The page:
Charcot–Marie–Tooth disease type 4H (CMT4H) is a rare variant of autosomal recessive hereditary neuropathy. It is caused by FGD4 mutations and characterized by early infantile onset, slowly progressive distal muscle weakness, scoliosis, and myelin outfoldings visible in nerve biopsy samples. Here, we report a 65-year-old male born to consanguineous parents, who carries a novel homozygous FGD4 c.724C>T nonsense mutation. He developed lower limb weakness in his teens, which progressed slowly and was accompanied by diplopia, bilateral hearing loss, and erectile dysfunction from his twenties. At the age of 65, he was wheelchair-bound and had mild scoliosis, bilateral ophthalmoplegia, facial muscle weakness, inner ear hearing loss, distal-dominant weakness, and sensory disturbance, but no cognitive deterioration. Magnetic resonance imaging revealed enlarged bilateral trigeminal and facial nerves. Accordingly, we believe that this mutation causes slowly progressive sensorimotor neuropathy with apparent cranial nerve involvement, thereby further expanding the clinical spectrum of CMT4H.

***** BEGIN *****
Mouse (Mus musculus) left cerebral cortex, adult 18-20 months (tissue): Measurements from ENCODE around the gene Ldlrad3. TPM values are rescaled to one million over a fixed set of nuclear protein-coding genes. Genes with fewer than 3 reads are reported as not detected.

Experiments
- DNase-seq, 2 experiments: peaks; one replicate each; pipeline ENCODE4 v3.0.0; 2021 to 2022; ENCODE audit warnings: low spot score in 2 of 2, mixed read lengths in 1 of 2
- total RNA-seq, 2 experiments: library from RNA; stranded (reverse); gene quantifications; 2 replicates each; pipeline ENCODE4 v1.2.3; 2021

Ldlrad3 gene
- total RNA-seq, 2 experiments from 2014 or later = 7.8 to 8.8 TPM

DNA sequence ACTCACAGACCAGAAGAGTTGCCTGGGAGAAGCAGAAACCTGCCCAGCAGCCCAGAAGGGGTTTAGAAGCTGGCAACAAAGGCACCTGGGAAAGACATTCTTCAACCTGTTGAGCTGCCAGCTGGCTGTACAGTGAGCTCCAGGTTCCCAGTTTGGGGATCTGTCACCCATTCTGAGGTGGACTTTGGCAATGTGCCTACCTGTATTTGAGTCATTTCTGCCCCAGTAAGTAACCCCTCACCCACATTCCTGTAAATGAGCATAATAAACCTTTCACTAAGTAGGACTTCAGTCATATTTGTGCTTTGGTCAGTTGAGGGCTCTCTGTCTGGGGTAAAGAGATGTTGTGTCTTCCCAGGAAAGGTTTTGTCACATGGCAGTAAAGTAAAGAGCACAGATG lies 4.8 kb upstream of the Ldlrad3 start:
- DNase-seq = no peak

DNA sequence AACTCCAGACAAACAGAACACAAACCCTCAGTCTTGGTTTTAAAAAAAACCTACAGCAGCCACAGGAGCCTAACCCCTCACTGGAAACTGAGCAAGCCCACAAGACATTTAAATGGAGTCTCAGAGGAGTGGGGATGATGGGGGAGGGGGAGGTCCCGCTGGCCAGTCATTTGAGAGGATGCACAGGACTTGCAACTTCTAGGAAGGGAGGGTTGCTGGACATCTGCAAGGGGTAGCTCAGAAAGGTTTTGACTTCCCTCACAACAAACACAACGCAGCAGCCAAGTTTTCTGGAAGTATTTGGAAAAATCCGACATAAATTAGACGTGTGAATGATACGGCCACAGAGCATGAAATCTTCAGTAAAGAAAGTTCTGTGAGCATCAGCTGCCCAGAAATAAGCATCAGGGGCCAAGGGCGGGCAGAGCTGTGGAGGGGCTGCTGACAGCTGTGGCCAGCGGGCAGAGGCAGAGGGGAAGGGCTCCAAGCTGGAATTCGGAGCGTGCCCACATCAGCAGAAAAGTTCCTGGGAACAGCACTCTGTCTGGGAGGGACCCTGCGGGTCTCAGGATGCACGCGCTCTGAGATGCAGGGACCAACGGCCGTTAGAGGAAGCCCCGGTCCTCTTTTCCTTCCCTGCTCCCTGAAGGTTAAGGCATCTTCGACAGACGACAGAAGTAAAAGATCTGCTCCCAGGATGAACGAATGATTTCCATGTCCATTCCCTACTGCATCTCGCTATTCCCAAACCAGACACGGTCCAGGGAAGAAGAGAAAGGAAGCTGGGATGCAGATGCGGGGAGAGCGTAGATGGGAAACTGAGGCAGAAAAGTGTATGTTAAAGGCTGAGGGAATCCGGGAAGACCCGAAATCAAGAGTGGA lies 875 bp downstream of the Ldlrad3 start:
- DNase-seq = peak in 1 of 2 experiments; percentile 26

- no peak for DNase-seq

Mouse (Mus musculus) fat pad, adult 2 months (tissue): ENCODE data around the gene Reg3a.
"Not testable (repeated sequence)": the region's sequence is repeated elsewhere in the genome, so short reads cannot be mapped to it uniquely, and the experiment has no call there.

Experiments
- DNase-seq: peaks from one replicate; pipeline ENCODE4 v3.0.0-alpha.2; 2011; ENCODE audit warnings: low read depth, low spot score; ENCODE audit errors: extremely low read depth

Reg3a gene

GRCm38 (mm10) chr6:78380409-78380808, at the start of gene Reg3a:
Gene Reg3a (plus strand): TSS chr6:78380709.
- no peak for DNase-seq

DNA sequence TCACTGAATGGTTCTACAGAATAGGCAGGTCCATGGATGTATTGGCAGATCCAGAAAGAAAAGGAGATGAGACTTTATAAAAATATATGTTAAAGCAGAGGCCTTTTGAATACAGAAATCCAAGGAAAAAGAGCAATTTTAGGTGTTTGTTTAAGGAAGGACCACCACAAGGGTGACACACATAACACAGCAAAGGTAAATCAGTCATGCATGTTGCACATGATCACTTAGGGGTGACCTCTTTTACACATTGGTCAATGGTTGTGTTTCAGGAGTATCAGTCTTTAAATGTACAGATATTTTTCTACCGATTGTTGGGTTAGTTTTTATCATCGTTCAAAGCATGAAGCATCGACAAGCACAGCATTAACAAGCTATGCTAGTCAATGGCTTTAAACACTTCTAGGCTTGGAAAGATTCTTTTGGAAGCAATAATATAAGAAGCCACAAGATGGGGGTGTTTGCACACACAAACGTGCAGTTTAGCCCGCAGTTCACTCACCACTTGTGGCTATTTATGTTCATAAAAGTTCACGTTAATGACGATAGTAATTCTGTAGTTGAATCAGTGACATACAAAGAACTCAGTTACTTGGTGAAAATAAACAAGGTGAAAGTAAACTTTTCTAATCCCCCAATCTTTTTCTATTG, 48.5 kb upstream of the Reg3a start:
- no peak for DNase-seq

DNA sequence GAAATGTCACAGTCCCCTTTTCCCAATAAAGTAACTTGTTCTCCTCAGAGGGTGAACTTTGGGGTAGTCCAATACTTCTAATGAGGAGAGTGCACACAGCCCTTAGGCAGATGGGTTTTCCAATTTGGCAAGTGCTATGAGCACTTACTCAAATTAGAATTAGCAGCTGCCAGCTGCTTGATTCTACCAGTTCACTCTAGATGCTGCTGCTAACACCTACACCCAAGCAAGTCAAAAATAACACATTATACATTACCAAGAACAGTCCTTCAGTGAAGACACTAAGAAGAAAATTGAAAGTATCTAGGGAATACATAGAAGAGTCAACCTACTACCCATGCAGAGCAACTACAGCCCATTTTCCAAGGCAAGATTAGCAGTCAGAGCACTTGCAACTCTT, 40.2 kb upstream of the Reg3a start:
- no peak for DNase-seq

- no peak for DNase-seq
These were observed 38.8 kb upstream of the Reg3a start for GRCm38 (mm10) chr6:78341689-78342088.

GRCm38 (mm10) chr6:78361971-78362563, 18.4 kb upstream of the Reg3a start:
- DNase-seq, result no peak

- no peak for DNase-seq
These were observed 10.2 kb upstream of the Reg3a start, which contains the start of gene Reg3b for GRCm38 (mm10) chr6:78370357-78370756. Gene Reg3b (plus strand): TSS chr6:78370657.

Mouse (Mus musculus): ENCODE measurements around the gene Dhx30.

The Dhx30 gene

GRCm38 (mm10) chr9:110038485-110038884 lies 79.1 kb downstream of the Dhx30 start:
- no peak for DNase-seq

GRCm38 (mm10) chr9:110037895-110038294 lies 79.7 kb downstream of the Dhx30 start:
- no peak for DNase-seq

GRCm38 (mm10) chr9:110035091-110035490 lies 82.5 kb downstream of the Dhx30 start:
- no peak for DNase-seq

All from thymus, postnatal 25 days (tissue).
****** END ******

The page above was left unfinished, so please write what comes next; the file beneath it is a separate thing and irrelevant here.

All Science Journal Classification (ASJC) codes
- Pediatrics, Perinatology, and Child Health
- Clinical Neurology